D&D Encounters (Week 5)

by Ameron (Derek Myers) on April 15, 2010

D&D Encounters is a 12-part adventure from Wizards of the Coast and it’s played out one encounter each week over the next 12 weeks.

I was very happy when we were allowed to take an extended rest at the start of this week’s encounter. I learned afterward that the adventure is broken into three chapters and that week 5 was the beginning of chapter two (which explains the exciting cliffhanger-like ending last week).

As we play more and more of these weekly encounters I suspect that they’ll start to seem more routine and typical. This week’s encounter was a very typical hack and slash affair. In this case terrain wasn’t a factor, but the monsters had interesting powers that the party hadn’t seen before. One monster was a swarm and another was able to deflect blows intended for it onto a fellow party member. Our party had little difficulty emerging victorious. Although two PCs discovered that ongoing damage can really add up, even if it’s only 3 points per round.

My experience this week was phenomenal. I’m trying not to repeat past mistakes and things finally worked out for me. Again this week I landed at the top of the initiative. But after last weeks debacle I decided to do nothing but make a monster knowledge check. My Religion skill is 0 so I needed a good roll. Natural 20! Apparently my monk likes to read texts about undead. Other than that, I did nothing and let the rest of the party advance. Because I waited, the rest of the party drew out the hidden monsters on their turns.

In round two I decided to move to an area of the room none of the PCs currently occupied, but learning from previous mistakes I opted to do a Perception check as I moved. I rolled 18 (+3 from my Wisdom), 21. I noticed more hidden monsters and was able to a) get better positioning before killing one, and b) avoid a surprise attack. There really is something to playing smart.

This week the dice gods were smiling down on me. When I first started D&D Encounter I decided to dust off some old dice. I hadn’t used this set in 10 years or more. After four weeks I was getting really angry with the new/old dice. The damage dice were rolling ok, but the d20 wasn’t cooperating at all. I vowed that if this week didn’t show significant improvement I was putting them back in the dice box for another 10 years. Well, the dice decided that this was the week to be awesome. I hit with every attack. I made all of my skill checks. And for the final killing blow against the very last monster I rolled a 20. What a night for my dice. They have earned themselves a permanent place in the dice rotation. And it seemed that the dice gods balanced the scales by punishing the DM. He must have rolled 1 at least seven or eight times, and no fewer than three of those were against me. Karma, dude. Karma.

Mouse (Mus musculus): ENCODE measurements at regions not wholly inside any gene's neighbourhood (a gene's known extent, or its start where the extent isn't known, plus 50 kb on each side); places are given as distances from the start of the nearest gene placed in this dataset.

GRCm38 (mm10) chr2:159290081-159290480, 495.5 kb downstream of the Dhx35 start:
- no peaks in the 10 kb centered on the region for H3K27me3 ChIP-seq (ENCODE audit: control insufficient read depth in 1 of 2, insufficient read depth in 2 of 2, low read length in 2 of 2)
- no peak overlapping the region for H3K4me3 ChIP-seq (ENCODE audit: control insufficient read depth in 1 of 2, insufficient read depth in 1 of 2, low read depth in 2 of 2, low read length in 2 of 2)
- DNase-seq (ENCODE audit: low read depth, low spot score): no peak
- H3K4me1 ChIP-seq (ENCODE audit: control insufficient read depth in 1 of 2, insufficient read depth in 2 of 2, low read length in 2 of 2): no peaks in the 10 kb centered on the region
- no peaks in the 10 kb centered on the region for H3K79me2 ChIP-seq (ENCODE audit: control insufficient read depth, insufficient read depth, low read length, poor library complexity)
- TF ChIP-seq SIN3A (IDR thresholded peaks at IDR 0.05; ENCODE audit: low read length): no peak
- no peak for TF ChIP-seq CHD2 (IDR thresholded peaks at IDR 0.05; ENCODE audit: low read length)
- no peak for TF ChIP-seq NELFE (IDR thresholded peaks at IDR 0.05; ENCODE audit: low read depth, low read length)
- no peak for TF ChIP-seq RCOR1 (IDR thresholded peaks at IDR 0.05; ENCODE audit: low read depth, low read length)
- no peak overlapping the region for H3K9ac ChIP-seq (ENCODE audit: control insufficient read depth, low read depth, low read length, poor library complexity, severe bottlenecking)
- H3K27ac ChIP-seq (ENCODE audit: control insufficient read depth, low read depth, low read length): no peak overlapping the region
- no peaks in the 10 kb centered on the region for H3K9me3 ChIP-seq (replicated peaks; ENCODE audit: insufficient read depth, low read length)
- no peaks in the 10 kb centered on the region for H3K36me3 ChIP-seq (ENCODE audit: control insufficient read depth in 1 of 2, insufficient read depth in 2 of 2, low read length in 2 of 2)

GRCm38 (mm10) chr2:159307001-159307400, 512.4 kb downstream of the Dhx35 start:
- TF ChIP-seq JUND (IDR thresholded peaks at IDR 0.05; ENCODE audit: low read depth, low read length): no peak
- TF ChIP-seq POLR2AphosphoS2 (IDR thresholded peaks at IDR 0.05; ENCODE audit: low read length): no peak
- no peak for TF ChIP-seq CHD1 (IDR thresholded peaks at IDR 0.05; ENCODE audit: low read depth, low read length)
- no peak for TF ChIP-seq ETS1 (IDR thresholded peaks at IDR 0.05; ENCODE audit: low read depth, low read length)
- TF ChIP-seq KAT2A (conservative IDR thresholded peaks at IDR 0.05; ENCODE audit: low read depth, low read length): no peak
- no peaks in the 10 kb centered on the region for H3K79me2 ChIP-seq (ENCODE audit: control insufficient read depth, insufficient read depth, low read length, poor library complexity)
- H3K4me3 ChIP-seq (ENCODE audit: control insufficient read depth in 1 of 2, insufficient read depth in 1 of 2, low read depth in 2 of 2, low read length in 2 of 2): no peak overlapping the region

If you’ve been playing or just following D&D Encounters, season one and you’re interested in reading more about Waterdeep, Undermountain, and the mysterious patron Fayne who hire the party to take on this grand adventure, check out the Forgotten Realms novel Downshadow by Erik Scott de Bie. It’s part of the Ed Greenwood Presents Waterdeep series and is a stand-alone novel. De Bie is the author of both Downshadow and the adventure Halaster’s Lost Apprentice.

The first third of the novel has many exciting scenes that take place in Undermountain. De Bie does an excellent job of describing the subterranean levels of Undermountain and the people living in its halls. The story itself is nothing special. The characters are interesting, but I didn’t find that I really cared about what happened to any of them. The one exception was Fayne. She was the character who seemed to have the most secrets and therefore the one I wanted to learn more about. The fact that she appeared in the D&D Encounters week 1 also made me want to know more about her.

On whole, the novel is average. I’d give it 6 on a d10. Not bad, but not great either. If you’re only reading it as an Undermountain resource then you’ll get enough out of it to warrant reading it. If you’re just looking for a good D&D novel, then I’d say pass on this one.

Visit the Dungeon’s Master D&D Encounters Archive for all of our ongoing weekly coverage as well as other great D&D Encounters articles and resources.

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1 Jim April 15, 2010 at 10:23 am

I already posted this on another article but…

Just curious if these encounters are somewhere for download as well. I live in Africa and not able to get them.


2 Ameron April 15, 2010 at 10:30 am

I haven’t seen the adventure available for sale or download. I suspect that much like the D&D Worldwide Gameday, the adventures will only be available in hard copy as a free give-away. I’m not sure how Wizards feels about photocopying, but since the package was provided to stores at no cost, your FLGS (friendly local gaming store) might be willing to run you off a copy after the first 12-week season is finished.

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